In September 2020, during the pandemic, the German press reported the first death due to a cyber attack on the Hospital of Düsseldorf University, which caused great disturbance such as postponement of surgeries, and scheduled medical examinations or chemotherapies. Cybercriminals by using malicious software, so called ransomware, invaded 30 servers of the hospital, crashed the system and forced the staff to turn away patients treated in emergency. A female patient was sent to Wuppertal 35 km away and eventually died due to treatment delay. Nearly a year earlier, Campbell County Health, a medical group in Wyoming USA, with 20 clinics across the state, had also been target for cybercriminals.
As the industry becomes more data-driven, manufacturers have a new threat to consider: cybercrime. Here are five reasons why they need cybersecurity.
Ruby Rose is the most dangerous celebrity on the net. The star of the TV series Orange Is the New Black and scientist facing off against a prehistoric shark in The Meg is a peaceful person offline, but online it’s a whole different story. McAfee, one Read more […]
Pharmaceutical analysis is advancing to improve drug discovery and safety. Here are five top pharmaceutical trends driving the sector today.
This article describes six promising trends and technologies that are improving the metal fabrication industry.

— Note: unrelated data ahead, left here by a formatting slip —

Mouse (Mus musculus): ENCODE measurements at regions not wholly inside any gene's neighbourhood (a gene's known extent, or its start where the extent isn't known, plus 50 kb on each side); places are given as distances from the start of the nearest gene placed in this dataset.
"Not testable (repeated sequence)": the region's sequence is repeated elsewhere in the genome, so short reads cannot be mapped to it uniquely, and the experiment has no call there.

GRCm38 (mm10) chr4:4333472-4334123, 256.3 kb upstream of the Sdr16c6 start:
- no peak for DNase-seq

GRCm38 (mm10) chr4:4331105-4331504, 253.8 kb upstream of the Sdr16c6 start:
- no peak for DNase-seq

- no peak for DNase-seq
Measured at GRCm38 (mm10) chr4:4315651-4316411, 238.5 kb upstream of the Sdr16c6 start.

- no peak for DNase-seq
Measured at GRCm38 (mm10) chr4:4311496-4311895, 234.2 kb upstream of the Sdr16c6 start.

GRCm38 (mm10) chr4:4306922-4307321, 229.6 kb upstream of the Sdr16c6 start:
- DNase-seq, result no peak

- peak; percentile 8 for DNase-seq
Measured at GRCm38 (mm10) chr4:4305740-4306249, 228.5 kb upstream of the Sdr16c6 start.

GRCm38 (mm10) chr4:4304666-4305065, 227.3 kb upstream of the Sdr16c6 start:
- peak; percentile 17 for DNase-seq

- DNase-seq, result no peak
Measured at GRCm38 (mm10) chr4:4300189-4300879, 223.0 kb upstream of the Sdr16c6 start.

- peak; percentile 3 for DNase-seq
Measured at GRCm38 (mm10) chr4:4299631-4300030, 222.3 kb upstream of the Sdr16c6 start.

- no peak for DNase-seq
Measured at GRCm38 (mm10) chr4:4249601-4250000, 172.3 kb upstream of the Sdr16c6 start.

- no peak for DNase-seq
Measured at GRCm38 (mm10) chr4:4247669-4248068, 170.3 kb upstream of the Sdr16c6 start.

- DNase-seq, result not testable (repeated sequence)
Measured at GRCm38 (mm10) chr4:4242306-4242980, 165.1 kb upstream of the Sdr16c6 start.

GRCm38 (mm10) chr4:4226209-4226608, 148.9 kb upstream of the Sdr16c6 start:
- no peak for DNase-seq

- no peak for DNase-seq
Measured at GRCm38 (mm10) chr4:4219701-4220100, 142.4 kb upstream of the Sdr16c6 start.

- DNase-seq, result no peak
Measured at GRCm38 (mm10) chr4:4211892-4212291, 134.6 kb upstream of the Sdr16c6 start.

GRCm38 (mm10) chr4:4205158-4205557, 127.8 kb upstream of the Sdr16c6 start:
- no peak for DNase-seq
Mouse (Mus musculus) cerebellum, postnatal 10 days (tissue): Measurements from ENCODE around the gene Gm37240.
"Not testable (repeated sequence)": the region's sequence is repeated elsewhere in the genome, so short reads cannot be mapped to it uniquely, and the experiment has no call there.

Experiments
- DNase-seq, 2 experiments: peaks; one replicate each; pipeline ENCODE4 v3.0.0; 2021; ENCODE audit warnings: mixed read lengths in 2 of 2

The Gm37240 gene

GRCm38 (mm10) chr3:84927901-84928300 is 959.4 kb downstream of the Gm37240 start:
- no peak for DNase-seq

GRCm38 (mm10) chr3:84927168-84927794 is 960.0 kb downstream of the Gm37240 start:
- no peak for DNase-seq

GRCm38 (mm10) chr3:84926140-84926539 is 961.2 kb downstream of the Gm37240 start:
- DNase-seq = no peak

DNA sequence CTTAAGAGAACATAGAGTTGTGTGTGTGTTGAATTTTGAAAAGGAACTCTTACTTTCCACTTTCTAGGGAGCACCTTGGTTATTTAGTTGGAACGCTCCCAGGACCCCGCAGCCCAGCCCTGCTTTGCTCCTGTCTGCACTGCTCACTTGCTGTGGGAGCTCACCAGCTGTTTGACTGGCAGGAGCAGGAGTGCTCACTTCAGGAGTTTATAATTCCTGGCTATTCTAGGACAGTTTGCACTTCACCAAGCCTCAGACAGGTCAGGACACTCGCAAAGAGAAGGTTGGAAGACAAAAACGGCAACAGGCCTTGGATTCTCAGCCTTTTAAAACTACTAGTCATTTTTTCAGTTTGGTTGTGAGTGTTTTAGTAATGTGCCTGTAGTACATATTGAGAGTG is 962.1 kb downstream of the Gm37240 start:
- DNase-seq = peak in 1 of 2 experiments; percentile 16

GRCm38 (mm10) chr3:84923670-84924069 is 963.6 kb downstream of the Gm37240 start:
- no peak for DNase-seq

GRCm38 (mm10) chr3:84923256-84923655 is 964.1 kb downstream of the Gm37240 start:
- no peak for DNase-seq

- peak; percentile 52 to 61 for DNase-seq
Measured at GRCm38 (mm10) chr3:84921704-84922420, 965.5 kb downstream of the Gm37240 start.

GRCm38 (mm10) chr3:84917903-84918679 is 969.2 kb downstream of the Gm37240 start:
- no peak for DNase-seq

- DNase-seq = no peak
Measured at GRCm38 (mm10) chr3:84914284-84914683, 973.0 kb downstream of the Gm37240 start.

Patrick Wheeler is an expert in cybersecurity and technology, with over twenty yeaers of experience in the field. In this interview he talks about people, crime, and the cyberspace.
Technoculture is a podcast launched in 2018 by Federica Bressan which consists of a series of one-on-one conversations with experts in the fields of technology, research, art, and science.
Big data, AI, social media, the Internet of things and cybersecurity are transforming our work environments as well as our life as citizens and consumers but more than 56% of Europeans is still lacking the basic skills and competences to navigate effectively Read more […]
“An investment in knowledge always pays the best interest” said Benjamin Franklin, to whom we owe the invention of the lightning rod and bifocals, among other things. More than two centuries later, the American mathematician’s observation could not Read more […]
Are a Steve Jobs like digital guru or a Mr Bean of the digital world? Play iNerd to find out! iNerd makes you explore your knowledge of four key areas of the digital world: big data and artificial intelligence, social media and Internet of Things. Read more […]
Politics is not an exact science: moral choices, traditions, communication and many other aspects play important roles. But working on politics without caring for scientific evidence is almost certainly a recipe for failure. In the last few years, the European Union has struggled to find its own, formal model for conveying scholarly knowledge in its policies. After a tangled attempt to concentrate this task into a single Chief Scientific Advisor (CSA), the Commission opted in 2015 for a much more complex Scientific Advisory Mechanism (SAM). The High Level Group at the top of the mechanism was appointed in November 2015. The seven prominent scholars that form the committee discuss their first year and a half of work in a debate at the European Conference for Science Journalists, taking place in June in Copenhagen, Denmark.